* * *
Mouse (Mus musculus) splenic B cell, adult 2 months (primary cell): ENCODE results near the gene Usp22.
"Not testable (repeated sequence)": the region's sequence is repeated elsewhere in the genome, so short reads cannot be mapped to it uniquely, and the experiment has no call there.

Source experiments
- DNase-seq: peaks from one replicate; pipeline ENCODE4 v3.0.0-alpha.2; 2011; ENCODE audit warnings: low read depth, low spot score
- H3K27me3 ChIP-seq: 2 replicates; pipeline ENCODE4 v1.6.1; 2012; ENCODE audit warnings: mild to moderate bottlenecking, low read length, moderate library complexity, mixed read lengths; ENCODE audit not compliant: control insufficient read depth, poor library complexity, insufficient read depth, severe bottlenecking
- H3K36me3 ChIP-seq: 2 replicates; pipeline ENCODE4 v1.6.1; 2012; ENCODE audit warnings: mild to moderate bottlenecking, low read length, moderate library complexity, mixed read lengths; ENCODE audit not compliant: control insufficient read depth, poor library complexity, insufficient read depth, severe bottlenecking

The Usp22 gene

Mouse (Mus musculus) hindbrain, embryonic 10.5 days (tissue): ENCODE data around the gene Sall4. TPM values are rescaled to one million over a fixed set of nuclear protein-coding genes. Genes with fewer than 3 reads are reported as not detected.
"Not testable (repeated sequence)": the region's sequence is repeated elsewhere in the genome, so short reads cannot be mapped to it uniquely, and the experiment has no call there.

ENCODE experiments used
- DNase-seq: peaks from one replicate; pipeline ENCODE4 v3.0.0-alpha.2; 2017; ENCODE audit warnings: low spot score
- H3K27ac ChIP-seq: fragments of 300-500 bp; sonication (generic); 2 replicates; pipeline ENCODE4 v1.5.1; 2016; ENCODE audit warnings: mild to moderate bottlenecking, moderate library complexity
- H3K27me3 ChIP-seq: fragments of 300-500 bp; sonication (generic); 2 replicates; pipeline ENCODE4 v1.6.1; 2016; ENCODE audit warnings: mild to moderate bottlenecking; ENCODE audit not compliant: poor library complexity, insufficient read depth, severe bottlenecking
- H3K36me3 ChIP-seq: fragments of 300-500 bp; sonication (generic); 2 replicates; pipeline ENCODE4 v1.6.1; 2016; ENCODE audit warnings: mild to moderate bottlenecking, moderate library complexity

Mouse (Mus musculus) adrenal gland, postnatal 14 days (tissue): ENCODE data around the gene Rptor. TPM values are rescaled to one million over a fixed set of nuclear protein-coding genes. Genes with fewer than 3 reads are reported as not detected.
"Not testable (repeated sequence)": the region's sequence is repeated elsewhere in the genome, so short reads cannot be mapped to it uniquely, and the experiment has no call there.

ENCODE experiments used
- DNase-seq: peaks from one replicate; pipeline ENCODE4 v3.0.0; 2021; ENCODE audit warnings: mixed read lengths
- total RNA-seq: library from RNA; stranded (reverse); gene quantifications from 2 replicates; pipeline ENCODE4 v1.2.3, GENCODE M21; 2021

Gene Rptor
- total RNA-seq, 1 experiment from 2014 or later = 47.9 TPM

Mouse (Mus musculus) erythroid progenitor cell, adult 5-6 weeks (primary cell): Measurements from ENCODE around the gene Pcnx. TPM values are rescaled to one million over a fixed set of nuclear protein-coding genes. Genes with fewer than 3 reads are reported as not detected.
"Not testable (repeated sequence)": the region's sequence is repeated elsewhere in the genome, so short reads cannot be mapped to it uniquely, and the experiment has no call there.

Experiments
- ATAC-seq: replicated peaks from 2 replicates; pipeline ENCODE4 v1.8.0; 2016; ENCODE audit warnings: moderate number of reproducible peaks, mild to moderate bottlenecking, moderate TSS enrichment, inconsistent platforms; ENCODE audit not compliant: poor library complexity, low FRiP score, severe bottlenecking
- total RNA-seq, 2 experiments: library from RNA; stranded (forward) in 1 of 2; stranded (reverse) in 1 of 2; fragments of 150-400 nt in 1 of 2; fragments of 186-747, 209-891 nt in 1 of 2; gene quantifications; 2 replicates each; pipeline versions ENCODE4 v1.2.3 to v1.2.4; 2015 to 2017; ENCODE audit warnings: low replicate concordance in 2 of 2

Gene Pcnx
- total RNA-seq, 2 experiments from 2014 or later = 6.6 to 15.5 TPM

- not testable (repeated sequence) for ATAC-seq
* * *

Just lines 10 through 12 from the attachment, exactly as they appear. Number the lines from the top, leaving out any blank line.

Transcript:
ENCODE experiments used
- DNase-seq: peaks from one replicate; pipeline ENCODE4 v3.0.0-alpha.2; 2017; ENCODE audit warnings: low spot score
- H3K27ac ChIP-seq: fragments of 300-500 bp; sonication (generic); 2 replicates; pipeline ENCODE4 v1.5.1; 2016; ENCODE audit warnings: mild to moderate bottlenecking, moderate library complexity